The tenor of what “lean” is about is shifting, at least in some places, toward the line leader as improver, teacher and coach. Successfully adopting that role requires a qualification that I wish I saw more of as I work with industrial clients – curiosity.
To succeed in this role, a supervisor must be intently curious about, not only the minute-by-minute performance, but what things are affecting it, or could affect it.
Even if he is just walking by, his eyes must be checking – is there excess inventory piling up? Are all of the standard WIP spots filled? Is anyone struggling with the job? Are the carts in the right places? Pressures and temperatures OK? Kanbans circulating correctly? Workers all wearing PPE? Safety glasses? Ear plugs? Does the fork truck driver have his seatbelt fastened?
Though there should also be deliberate checks as part of his standard work, a leader needs to be intently curious about what is happening all of the time.
To improve things requires even more curiosity. “What obstacles do you think are now keeping you from reaching the target?” is not a question that should be answered casually. Rather, the preparation to answer it properly requires careful study – being curious – about what operational conditions must be changed to reach the target.
Sadly, though, my experience is that true curiosity is a pretty rare commodity. A plant manager that can spout off a barrage of facts and figures about how things have to be, but is surprised every time the math doesn’t reflect his view of reality doesn’t impress me much.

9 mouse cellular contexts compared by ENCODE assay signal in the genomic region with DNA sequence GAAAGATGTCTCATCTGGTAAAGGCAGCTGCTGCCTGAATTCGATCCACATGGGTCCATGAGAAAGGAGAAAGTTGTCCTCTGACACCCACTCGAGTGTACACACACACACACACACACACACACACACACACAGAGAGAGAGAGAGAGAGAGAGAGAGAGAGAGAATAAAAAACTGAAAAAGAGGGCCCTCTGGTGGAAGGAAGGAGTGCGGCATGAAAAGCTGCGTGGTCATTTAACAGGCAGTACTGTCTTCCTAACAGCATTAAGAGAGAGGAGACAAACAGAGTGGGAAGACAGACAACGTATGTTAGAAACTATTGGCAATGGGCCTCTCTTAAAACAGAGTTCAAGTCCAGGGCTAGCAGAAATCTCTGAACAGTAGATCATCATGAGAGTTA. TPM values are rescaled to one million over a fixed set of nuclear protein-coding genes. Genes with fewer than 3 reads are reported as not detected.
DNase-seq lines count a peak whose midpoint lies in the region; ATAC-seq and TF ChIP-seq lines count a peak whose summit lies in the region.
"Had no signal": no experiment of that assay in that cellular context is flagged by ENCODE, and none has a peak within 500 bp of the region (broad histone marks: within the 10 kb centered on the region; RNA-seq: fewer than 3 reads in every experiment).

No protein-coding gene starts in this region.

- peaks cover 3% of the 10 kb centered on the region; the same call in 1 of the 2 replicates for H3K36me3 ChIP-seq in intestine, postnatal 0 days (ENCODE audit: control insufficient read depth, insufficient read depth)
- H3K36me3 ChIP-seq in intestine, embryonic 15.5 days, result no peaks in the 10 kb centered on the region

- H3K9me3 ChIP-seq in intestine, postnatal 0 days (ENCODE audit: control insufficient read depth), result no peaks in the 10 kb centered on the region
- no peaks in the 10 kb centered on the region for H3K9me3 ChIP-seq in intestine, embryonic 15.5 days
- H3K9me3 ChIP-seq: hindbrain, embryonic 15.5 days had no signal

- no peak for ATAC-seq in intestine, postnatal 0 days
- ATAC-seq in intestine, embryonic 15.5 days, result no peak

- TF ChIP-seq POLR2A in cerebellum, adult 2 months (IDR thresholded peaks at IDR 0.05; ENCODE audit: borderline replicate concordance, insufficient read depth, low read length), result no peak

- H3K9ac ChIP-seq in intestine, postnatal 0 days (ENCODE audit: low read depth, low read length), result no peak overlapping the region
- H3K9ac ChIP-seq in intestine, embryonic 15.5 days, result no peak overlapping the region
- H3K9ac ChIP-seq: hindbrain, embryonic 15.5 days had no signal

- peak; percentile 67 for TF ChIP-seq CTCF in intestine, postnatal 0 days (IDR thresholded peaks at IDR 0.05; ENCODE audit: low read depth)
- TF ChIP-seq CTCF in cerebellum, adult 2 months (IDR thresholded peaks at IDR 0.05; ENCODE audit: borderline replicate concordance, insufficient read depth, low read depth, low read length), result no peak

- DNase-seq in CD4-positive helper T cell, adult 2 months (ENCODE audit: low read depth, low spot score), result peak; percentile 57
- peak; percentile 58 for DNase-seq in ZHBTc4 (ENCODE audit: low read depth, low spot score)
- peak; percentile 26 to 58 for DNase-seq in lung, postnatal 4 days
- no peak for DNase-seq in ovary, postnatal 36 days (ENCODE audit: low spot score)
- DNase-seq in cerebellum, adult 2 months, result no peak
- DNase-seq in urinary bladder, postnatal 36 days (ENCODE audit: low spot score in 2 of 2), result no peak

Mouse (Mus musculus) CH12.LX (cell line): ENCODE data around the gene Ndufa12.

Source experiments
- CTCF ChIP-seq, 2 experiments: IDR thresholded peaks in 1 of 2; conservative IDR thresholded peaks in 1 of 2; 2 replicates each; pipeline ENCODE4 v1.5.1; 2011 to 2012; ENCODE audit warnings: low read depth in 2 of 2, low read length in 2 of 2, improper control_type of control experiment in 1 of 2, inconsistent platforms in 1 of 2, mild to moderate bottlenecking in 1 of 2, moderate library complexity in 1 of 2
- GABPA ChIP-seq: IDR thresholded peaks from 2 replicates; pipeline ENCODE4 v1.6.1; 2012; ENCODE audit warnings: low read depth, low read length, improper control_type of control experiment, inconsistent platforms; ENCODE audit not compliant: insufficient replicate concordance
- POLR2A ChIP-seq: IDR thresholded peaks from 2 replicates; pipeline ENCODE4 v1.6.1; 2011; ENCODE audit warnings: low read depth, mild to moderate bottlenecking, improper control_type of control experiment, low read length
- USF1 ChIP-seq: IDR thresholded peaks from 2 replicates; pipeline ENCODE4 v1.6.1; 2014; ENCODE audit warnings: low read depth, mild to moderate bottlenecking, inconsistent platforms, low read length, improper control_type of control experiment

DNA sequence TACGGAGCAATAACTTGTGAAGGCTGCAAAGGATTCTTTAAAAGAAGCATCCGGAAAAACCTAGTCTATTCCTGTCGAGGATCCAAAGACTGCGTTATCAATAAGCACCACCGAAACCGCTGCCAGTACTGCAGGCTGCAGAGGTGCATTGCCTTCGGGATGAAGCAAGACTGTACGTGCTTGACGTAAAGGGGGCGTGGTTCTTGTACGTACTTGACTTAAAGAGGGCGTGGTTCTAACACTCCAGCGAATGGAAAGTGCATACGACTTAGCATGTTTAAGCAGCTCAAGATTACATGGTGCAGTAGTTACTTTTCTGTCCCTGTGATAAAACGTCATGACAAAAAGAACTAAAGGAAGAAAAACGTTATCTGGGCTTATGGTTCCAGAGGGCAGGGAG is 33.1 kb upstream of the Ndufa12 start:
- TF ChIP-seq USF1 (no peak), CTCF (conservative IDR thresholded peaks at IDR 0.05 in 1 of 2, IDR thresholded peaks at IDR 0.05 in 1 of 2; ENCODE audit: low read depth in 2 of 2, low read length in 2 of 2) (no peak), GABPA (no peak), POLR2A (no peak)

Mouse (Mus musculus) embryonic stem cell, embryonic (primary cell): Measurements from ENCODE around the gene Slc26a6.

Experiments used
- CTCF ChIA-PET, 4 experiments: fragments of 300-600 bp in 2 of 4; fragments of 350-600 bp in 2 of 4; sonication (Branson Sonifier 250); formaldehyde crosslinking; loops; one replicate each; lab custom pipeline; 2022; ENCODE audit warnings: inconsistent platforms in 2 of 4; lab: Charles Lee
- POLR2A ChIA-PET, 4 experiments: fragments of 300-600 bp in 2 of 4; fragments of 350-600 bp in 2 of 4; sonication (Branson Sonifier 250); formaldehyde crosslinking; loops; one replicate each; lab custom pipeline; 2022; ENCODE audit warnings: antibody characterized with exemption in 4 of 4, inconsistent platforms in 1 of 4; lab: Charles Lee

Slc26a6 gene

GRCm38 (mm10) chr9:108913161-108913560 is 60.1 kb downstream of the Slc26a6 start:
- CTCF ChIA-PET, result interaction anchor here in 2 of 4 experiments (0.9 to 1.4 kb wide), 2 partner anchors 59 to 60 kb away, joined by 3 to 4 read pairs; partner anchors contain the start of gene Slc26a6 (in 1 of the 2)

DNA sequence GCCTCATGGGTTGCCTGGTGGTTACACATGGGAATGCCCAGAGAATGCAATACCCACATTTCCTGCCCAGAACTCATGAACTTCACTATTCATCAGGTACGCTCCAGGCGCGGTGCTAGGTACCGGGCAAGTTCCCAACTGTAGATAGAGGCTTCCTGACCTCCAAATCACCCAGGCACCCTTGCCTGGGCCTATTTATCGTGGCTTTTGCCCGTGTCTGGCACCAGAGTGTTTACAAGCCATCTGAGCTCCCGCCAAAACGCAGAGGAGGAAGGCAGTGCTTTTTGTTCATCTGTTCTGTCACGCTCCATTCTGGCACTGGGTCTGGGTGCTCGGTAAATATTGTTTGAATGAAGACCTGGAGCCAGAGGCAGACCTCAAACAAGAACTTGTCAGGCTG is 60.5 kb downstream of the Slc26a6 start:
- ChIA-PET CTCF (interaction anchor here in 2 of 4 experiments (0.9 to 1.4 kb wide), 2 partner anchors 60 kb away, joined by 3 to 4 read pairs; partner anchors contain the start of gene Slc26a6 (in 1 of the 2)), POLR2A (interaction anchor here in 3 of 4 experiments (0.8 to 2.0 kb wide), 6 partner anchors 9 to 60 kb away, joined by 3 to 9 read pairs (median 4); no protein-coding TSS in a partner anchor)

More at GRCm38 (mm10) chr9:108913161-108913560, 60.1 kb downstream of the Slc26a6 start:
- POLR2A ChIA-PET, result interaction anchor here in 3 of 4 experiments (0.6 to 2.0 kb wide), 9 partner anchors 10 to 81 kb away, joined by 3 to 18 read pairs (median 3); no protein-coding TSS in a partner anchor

Niwa-sensai said once (probably many times) “A visual control that doesn’t trigger action is just a decoration.”
You have to be curious about what those visual controls are telling you. What good is a gage if it is supposed to read between 4 and 6, but drops to 0 and nobody notices?
That supervisor walking through the area needs to be visually sweeping those gages, looking for leaks, anything unusual or abnormal, and taking action.
“How did that stain get here?” Run the trap line. The process, as designed, shouldn’t let anything leak. Why did it? What is really happening?
All we practitioners can do is patiently, again and again, walk the line with them, ask what they see, stand in the chalk circle with them, and do our best to teach them to see what we do.
Show them the system, show them the future consequences of letting this little thing slide – how second shift is going to be brought to their knees because the work isn’t being processed according to the FIFO rules.
I suspect, though, that at least a few leaders get promoted and somehow believe they reach a level where they are exempt from checking and teaching. That’s someone else’s job.
But if not them, who? And how do they know it is getting done?